In this age of polarization and increasing tensions in our world, a visit to a museum can be a great way to understand the past and learn about a country’s history and culture. In Europe, general museums reflect the cultural and civic pride of a particular country. In North America and Australia, general museums often represent a culturally homogenous community and reflect the traditions of those living in the region. These institutions may develop programs to promote understanding among people from different backgrounds.
Some cities have turned to museums as a source of economic development. In post-industrial cities, museums are a welcome addition. There are numerous examples of museums fulfilling economic roles around the world. One such example is the Guggenheim Bilbao in Bilbao, Spain. The Basque regional government agreed to spend $100 million to build the museum, which was controversial because of its high price tag. Yet, despite the controversy surrounding the museum’s construction, the investment has paid off financially for Bilbao. In 2015, the museum welcomed 1.1 million visitors.
The word museum has classical origins. The word mouseion means “seat of the Muses,” and in Roman times, the word museum meant “place for philosophical discussion.” The great Museum of Alexandria, founded by Ptolemy I Soter in the 3rd century bce, was actually more of a prototype university with a famous library and college of scholars. In 15th-century Europe, the word museum was used to describe the collection of Lorenzo de’ Medici in Florence. These terms meant “public good” and the collections in the museum could be explored and enjoyed for a fee.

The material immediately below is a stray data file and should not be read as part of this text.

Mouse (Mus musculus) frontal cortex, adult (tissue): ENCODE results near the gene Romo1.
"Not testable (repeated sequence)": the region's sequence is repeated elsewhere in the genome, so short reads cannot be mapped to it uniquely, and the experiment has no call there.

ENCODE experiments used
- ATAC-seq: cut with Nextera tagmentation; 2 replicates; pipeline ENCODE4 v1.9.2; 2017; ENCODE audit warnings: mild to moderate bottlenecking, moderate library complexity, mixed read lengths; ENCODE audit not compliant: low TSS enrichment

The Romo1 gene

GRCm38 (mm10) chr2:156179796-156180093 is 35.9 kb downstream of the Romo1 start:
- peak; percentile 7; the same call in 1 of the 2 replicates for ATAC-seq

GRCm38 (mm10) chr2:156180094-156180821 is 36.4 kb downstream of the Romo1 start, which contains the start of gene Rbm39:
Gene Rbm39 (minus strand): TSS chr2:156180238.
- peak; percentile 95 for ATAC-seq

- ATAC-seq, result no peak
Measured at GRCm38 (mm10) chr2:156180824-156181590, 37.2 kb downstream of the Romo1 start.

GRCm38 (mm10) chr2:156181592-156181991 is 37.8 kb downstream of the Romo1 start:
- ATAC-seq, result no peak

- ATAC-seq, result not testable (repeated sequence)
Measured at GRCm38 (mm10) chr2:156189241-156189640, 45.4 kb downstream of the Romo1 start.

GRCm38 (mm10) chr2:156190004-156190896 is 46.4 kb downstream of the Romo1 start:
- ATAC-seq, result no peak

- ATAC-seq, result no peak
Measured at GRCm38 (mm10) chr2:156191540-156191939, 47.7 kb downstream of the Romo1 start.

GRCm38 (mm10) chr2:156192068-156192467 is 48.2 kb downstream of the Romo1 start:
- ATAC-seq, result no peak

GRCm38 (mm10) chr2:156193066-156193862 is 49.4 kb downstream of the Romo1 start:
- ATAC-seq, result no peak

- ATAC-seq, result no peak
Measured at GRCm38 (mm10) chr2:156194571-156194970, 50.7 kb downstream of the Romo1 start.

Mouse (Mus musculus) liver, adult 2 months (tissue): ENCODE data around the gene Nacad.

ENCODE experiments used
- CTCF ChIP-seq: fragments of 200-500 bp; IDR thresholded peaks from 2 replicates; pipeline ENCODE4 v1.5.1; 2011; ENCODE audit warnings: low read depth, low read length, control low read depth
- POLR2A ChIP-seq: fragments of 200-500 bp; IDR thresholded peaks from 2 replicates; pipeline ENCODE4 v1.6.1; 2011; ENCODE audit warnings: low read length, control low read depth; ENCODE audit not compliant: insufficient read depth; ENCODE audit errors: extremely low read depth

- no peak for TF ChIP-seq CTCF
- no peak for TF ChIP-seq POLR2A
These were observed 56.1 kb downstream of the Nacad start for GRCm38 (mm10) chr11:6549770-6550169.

While museums are buildings, they contain treasures and artifacts. Curators have a critical role in keeping these objects safe. Curators not only protect the objects in the museum, but also learn about them and share their knowledge with the public. It may be difficult for curators to understand the diversity of audiences, but curators can help museums adapt their programming to meet the needs of the public and provide an enjoyable environment for everyone. So, if you want to attract an audience that reflects a diversity of interests, a museum is the perfect place to start.
As a result, ICOM’s Standing Committee for the Definition of a Museum has developed a new methodology to consult with stakeholders. Taking into account the feedback received during consultation 1, the committees are moving toward a new phase of the process. The proposed schedule of the ICOM museum definition process will last about 18 months, from December 10, 2020, to early May 2022. The proposed timetable may change, however, based on the circumstances.
A committee for the creation of a universal definition for a museum consulted over 900 members of ICOM. They received 269 suggestions for the definition and met with a number of stakeholders in Europe. The committee submitted five proposals, with the final one being selected by the Council’s executive board. It was not well received in some countries and was voted down. The committee’s final proposal was 99 words long and contained two paragraphs. Although there are some objections to the definition, many museums have opted to follow it.